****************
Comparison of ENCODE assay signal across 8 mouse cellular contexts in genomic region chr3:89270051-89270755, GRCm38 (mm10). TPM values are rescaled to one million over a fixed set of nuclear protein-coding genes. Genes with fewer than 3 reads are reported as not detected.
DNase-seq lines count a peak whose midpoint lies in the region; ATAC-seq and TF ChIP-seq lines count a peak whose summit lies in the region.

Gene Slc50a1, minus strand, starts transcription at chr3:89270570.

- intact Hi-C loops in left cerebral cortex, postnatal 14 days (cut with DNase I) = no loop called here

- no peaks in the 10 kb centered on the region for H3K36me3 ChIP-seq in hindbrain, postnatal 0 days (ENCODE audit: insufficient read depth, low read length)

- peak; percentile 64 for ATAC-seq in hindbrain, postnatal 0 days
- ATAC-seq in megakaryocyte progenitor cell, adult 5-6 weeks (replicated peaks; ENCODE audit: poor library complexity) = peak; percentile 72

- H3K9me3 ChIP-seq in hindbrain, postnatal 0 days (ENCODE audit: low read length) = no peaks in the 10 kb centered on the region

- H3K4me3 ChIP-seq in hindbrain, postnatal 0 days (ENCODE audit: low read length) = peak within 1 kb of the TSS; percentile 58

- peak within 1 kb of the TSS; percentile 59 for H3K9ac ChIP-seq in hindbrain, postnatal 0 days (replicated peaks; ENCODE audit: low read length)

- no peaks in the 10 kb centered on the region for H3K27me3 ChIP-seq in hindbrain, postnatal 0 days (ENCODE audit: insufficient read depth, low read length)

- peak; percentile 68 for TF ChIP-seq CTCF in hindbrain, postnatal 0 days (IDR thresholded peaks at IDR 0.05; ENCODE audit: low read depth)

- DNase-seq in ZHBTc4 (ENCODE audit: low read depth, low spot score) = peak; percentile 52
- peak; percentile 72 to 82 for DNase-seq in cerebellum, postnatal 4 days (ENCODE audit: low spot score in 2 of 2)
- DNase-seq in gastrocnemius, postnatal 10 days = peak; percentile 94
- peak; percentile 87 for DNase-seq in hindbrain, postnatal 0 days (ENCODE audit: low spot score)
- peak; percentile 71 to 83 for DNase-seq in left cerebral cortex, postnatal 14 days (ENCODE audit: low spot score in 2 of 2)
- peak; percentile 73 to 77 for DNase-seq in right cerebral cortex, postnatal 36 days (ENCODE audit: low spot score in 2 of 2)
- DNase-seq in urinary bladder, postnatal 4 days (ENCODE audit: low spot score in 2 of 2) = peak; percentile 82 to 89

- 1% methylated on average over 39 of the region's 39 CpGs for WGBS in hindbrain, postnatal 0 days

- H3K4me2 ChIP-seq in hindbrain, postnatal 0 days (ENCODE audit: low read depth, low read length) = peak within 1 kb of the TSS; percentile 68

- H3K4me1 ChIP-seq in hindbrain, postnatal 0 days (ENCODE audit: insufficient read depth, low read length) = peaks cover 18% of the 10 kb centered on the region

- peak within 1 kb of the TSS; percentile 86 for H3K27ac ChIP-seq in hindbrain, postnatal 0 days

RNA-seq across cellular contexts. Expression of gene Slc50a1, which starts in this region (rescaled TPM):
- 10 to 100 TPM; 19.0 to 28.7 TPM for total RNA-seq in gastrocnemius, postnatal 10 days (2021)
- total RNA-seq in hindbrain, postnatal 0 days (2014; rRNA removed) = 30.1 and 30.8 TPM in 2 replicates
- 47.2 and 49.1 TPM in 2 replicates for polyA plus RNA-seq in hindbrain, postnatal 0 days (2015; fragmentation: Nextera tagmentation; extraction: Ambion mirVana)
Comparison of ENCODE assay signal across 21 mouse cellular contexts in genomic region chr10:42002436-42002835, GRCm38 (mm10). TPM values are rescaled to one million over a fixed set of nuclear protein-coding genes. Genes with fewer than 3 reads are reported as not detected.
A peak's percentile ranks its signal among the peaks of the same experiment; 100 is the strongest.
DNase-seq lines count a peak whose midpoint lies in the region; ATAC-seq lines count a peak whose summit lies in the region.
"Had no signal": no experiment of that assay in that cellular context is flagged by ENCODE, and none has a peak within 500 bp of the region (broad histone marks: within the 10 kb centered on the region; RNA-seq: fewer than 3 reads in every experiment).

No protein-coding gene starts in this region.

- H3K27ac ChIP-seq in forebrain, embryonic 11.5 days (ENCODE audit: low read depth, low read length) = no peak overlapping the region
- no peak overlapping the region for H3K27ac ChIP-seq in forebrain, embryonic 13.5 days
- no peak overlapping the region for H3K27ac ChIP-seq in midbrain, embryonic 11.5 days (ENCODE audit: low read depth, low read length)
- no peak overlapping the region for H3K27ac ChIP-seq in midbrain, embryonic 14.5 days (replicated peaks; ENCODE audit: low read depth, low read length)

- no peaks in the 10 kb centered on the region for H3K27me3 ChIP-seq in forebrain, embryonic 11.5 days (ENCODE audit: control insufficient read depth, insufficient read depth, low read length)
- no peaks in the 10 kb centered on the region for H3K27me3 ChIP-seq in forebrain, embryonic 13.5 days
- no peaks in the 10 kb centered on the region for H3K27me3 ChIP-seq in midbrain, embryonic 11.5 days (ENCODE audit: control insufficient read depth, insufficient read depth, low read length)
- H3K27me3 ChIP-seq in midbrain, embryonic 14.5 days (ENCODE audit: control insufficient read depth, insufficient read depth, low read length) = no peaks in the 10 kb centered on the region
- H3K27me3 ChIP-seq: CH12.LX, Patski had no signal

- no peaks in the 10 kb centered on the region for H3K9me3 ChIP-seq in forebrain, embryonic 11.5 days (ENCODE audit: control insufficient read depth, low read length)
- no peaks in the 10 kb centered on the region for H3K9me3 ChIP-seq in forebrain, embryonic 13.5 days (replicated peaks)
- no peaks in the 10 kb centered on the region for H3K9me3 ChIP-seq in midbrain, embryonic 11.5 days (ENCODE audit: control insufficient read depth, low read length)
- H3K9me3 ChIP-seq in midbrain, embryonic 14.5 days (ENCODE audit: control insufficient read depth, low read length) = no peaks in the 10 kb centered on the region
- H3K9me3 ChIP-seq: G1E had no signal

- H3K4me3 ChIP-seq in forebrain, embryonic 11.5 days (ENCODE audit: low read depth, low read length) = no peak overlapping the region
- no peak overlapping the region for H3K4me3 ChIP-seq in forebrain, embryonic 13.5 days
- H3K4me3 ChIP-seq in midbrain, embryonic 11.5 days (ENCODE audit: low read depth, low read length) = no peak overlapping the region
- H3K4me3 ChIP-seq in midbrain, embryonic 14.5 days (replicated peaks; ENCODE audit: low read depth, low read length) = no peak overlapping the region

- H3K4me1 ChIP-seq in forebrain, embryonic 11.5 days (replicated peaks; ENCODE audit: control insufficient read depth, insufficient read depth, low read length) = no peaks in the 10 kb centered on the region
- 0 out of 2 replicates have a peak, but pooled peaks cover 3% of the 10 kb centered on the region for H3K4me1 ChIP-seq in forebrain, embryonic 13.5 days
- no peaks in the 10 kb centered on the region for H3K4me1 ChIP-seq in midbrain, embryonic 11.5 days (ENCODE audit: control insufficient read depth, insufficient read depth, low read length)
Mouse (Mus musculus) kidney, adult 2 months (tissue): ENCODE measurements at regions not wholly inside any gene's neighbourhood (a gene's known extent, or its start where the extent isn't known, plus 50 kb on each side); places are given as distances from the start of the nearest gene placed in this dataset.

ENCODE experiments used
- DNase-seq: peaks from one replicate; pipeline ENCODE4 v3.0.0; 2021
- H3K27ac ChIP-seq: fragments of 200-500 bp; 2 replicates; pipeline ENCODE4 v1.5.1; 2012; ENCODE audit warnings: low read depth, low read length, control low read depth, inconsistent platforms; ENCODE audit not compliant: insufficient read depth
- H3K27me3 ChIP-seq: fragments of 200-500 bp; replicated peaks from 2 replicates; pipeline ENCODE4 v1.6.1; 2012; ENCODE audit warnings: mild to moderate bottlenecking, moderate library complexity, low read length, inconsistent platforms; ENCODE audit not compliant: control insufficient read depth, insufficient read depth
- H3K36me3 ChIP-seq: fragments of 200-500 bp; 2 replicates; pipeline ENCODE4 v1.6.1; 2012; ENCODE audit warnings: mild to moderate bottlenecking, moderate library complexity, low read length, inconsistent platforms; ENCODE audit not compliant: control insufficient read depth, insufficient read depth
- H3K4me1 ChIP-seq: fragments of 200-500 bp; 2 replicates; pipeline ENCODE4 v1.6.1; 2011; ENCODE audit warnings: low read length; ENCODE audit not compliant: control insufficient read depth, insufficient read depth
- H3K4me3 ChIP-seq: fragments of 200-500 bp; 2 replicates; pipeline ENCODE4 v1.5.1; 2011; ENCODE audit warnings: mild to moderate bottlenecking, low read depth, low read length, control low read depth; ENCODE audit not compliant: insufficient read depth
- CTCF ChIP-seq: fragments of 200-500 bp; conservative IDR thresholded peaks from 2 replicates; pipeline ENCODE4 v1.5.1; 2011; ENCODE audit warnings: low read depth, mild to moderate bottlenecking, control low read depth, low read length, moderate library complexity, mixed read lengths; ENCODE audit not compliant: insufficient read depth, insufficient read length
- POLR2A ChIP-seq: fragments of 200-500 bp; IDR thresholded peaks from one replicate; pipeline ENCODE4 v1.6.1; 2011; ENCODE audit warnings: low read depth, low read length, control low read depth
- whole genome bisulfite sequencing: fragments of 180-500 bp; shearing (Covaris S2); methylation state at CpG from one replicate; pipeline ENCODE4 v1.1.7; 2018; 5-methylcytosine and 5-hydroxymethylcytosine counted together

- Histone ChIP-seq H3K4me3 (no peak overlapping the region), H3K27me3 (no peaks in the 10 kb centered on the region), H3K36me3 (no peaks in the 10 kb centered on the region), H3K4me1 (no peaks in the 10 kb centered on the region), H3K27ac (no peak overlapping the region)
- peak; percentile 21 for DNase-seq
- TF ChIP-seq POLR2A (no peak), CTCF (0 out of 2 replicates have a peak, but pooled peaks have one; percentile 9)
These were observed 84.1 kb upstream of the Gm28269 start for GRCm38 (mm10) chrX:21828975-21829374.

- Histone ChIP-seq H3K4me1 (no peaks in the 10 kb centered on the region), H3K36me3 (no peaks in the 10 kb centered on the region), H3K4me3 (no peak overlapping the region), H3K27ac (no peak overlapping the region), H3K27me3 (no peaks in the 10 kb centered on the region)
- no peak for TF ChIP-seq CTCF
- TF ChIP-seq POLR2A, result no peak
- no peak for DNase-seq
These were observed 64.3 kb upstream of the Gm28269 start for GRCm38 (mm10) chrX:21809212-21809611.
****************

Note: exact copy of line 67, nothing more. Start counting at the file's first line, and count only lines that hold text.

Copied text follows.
- TF ChIP-seq POLR2A (no peak), CTCF (0 out of 2 replicates have a peak, but pooled peaks have one; percentile 9)